Firm bridges gap between renovation and preservation

You can see the work of the architectural firm Bunnyfish all over town but particularly in much of the new renovation projects downtown.

The firm has left its mark on the Inspire Theater, 107 Las Vegas Blvd. South; the Gold Spike, 217 Las Vegas Blvd. North; the casino’s Oasis; The Hydrant Club, 109 N. Ninth St.; the Bunkhouse Saloon, 124 S. 11th St.; and many other projects.

Most recently, it finished work on the John E. Carson Hotel building, 124 S. Sixth St., a former rundown hotel that has been converted into retail and office spaces. That’s also where you can find the firm, which was the last tenant to move in.

“We started more or less working in the coffee shop at Emergency Arts (520 E. Fremont St.) and then we moved into an 8-by-8 gallery room, then a 16-by-32, and now we’re here,” said Craig Palacios, who created the firm with partner Tina Wichmann. “We’re still settling in.”

The company has made a name for itself by dancing on the fine line between renovation and preservation. The company’s name is based on that concept. The term is a metaphor for an amalgamation. Its home building might be an example. From the outside, it’s hard to see what changes were made.

“The exterior is essentially the same,” Palacios said. “We repainted it the same color and got the sign working again. Inside, we did a bit more, doing things like adding the elevator.”

The elevator was added by removing several rooms. The goal was to make the second floor wheelchair-accessible. The firm also added a two-story, open-space lobby.

The firm also added a two-story, open-space lobby.

“Most developers don’t like to adaptively reuse buildings because it’s costly,” Wichmann said. “A lot of times, it easier to raze it and start over. Luckily, the people we’ve worked with downtown so far have been adamant about keeping the building.”

The firm doesn’t like to destroy the character of a building. It prefers to keep the exterior and bring its elements into the interior design changes. It’s a challenge to do this while modernizing the function of the building but one Wichmann and Palacios relish.

“We have to roll up our sleeves and figure out how to do it in a way that’s budget-minded and makes sense for our client’s investment,” Wichmann said. “We have to figure out how to do that while bringing the building up to code, making the spaces bigger, more functional and safe.”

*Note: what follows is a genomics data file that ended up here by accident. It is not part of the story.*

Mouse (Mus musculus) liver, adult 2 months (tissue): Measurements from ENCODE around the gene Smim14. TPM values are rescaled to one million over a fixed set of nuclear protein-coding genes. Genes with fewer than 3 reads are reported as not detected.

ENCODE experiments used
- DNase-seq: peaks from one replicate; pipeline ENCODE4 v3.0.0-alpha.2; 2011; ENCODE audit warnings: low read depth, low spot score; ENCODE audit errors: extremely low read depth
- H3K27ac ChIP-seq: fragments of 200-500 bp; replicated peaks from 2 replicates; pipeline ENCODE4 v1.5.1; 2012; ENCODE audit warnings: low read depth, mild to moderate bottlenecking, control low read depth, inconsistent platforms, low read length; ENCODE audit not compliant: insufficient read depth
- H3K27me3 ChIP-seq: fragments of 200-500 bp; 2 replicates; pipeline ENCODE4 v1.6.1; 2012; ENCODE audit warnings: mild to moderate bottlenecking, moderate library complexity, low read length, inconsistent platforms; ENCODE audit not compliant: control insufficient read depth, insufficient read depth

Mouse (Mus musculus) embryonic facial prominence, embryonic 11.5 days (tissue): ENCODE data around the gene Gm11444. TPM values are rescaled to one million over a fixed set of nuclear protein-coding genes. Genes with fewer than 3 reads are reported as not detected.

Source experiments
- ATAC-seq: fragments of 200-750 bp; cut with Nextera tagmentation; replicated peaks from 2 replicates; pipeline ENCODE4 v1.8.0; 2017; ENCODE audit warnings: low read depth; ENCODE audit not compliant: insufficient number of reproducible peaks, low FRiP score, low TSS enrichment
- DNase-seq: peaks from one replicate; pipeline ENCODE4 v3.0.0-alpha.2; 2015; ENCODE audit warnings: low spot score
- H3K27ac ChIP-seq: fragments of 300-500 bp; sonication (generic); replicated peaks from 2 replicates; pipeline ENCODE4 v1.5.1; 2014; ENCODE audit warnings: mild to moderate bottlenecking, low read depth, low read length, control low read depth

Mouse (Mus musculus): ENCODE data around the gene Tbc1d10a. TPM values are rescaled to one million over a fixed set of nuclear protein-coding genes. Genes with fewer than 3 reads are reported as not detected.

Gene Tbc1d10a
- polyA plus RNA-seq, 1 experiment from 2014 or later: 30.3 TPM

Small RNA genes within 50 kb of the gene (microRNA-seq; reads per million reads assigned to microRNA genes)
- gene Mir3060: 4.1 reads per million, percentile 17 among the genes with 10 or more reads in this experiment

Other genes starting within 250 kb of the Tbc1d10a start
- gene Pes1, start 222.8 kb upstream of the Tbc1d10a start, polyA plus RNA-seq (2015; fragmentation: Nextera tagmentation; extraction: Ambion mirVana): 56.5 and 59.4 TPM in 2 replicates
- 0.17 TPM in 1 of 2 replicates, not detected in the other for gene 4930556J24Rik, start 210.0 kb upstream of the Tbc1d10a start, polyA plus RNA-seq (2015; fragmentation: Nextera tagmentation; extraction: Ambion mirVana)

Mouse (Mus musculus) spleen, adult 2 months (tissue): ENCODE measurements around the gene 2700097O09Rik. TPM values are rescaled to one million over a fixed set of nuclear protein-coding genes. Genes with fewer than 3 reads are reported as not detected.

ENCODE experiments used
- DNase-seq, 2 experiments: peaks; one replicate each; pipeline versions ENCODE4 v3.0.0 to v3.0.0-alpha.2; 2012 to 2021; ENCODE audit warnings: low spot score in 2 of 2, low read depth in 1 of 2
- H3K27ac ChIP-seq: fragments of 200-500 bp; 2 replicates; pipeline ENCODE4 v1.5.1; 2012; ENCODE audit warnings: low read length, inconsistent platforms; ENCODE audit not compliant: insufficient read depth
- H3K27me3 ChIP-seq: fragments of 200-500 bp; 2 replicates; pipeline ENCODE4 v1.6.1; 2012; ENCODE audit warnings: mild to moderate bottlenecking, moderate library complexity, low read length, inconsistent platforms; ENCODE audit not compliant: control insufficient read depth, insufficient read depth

The company recently renovated the Bunkhouse Saloon. The conversion of a parking area to an outdoor dining/hangout space/music venue seems obvious, but the work done on the building was more subtle.

“The Bunkhouse is a very beloved old saloon and a very cool music venue that crosses all the boundaries, from country to punk rock,” Wichmann said. “Nobody wanted to see that change. We added a top-notch sound system and expanded it 17 feet, but you’d never know that.”

Wichmann and Palacios are local, having met in architecture school at UNLV. They say their aesthetic isn’t something that comes from outside but is a natural extension of the city’s style.

“We don’t have our own architectural language here,” Wichmann said. “We borrow styles and buildings from other places. That’s how we end up with things like the Eiffel Tower and the Bellagio fountains. Our housing stock is borrowed from California style. What we do have in Las Vegas is what’s left over of downtown.”

Palacios lives in the John S. Park Historic District and sees renovations there that he finds unfathomable, such as mid-century modern homes with Grecian columns attached. When additional elements are added in Bunnyfish projects, the firm uses clean, modern pieces in which the form follows the function.

“In a lot of ways, we’re just making sense of what we have to work with and keeping history alive,” Wichmann said. “It’s a thing we haven’t done much of here in Vegas. We’re a wrecking-ball city.”

Contact East Valley View reporter F. Andrew Taylor at or 702-380-4532.


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